U.S. stocks rose Tuesday, with benchmark indexes weathering a final-hour selloff, after Greece made progress in meeting requirements for more international aid and Germany vowed continued support for the country.
All 10 groups in the Standard & Poor’s 500 Index rose as gains were led by commodity and industrial shares. Dow Chemical Co. and United Technologies Corp. climbed at least 2.2 percent to pace a rally in companies most-tied to the economy. Financial stocks pared gains as the Financial Times reported that some euro-area countries are demanding private creditors take bigger writedowns on their Greek bond holdings. Bank of America Corp. reversed a 3.8 percent advance, falling 1.8 percent.
The S&P 500 increased 1.1 percent to 1,175.38 at 4 p.m. New York time, rising 4.1 percent in three days, the biggest gain over that same period since Aug. 30. The Dow Jones Industrial Average rose 146.83 points, or 1.3 percent, to 11,190.69.
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“The chorus is getting louder that Europe needs to do something,” James Dunigan, who helps oversee $109 billion as chief investment officer in Philadelphia for PNC Wealth Management, said in a telephone interview. “If we step away from the edge and avoid a recession, then there’s no doubt there’s value there.”
A four-day rout last week erased $1 trillion from U.S. equities amid concern Greek insolvency is inevitable and Europe can’t contain the damage. The decline left the S&P 500 trading at 12.4 times earnings in the past 12 months, 4.4 percent below its average valuation at the lowest point during the last nine bear markets, according to data compiled by Bloomberg.
“Think of Europe as a hospital patient,” David Sowerby, a Bloomfield Hills, Michigan-based portfolio manager at Loomis Sayles & Co., which oversees $150 billion, said in a phone interview. “There are lots of doctors in the room, but no clear-cut remedy.”
The MSCI All-Country World Index rallied 2.9 percent as European stocks surged. German Chancellor Angela Merkel said Greece is ready to fulfill the conditions laid down by the so- called troika assessing Greek progress at meeting the terms of its international rescue.
Greek Prime Minister George Papandreou won parliamentary backing for a property tax to meet deficit-reduction targets required to avoid default. Finance Minister Evangelos Venizelos told Greeks they face economic collapse if they don’t plug a budget gap that is exceeding the target set in a bailout, putting an 8 billion-euro ($11 billion) aid payment due next month at risk.
‘Finally Get It’
European leaders “finally get it,” Pacific Investment Management Co.’s Mohamed El-Erian said in a radio interview with Tom Keene and Ken Prewitt on “Bloomberg Surveillance.” “Let’s not underestimate both the political challenges and the engineering challenges,” El-Erian said. “There is a lot that has to happen just today.”
The Morgan Stanley Cyclical Index of companies most-tied to the economy added 2.2 percent. The Dow Jones Transportation Average, a proxy for the economy, gained 1.6 percent. Dow Chemical rose 4.4 percent to $25.59. United Technologies climbed 2.2 percent to $73.15.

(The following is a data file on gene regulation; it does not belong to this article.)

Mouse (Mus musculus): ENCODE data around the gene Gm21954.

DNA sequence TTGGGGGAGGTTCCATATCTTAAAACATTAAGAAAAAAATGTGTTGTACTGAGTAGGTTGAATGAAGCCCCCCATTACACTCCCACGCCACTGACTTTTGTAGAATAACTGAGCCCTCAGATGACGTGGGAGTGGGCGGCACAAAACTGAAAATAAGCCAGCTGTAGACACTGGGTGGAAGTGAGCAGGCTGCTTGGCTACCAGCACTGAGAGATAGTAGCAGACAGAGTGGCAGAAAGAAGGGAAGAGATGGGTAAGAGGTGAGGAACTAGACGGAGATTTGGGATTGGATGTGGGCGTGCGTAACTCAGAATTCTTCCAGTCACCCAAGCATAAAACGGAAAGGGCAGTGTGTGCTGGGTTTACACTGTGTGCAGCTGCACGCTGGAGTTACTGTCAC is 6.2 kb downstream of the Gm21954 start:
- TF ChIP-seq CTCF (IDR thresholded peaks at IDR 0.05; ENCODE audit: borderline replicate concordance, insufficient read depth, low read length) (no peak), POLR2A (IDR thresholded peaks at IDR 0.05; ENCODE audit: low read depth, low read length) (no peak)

PulteGroup Inc., the largest U.S. homebuilder by revenue, added 1.2 percent to $4.16, as a report showed that home prices in the U.S. fell less than forecast. The S&P/Case-Shiller index of property values in 20 cities fell 4.1 percent in July from the same month in 2010, after a revised 4.4 percent drop in the 12 months to June. The median forecast of 28 economists surveyed by Bloomberg News projected a 4.4 percent drop.
Bank of America
Financial shares in the S&P 500 pared a gain of as much as 3.2 percent, rising 0.4 percent. Bank of America declined 1.8 percent, the most in the Dow, to $6.48.
The S&P 500 has climbed 5.5 percent since falling as low as 1,114.22 on Sept. 22, the first time this month it slipped below its closing level of 1,119.46 on Aug. 8. The index is within 3.5 percent of erasing its 6.5 percent loss for last week, the biggest since the period ended Aug. 5, according to data compiled by Bloomberg.
Stocks rose Tuesday even after a report showed that confidence among U.S. consumers stagnated in September near a two-year low as the share of households saying it was difficult to find a job climbed to the highest level in almost three decades.
Most advanced economies are lapsing back into recession while the U.S. is already in the throes of an economic contraction, according to Nouriel Roubini, co-founder and chairman of Roubini Global Economics LLC.
“The way I see the global economy, I think we’re entering into a recession again in most advanced economies,” Roubini said in a panel discussion Tuesday at the Bloomberg Dealmakers Summit in New York. “I think we’re already into one in the U.S. based on the hard and soft data -- same with most of the euro zone, same with the United Kingdom.”
Walgreen Co. slumped 6.3 percent, the most in the S&P 500, to $33.77. The largest U.S. drugstore chain said failure to renew a contract to provide prescriptions for Express Scripts Inc.’s customers will reduce its fiscal 2012 earnings.
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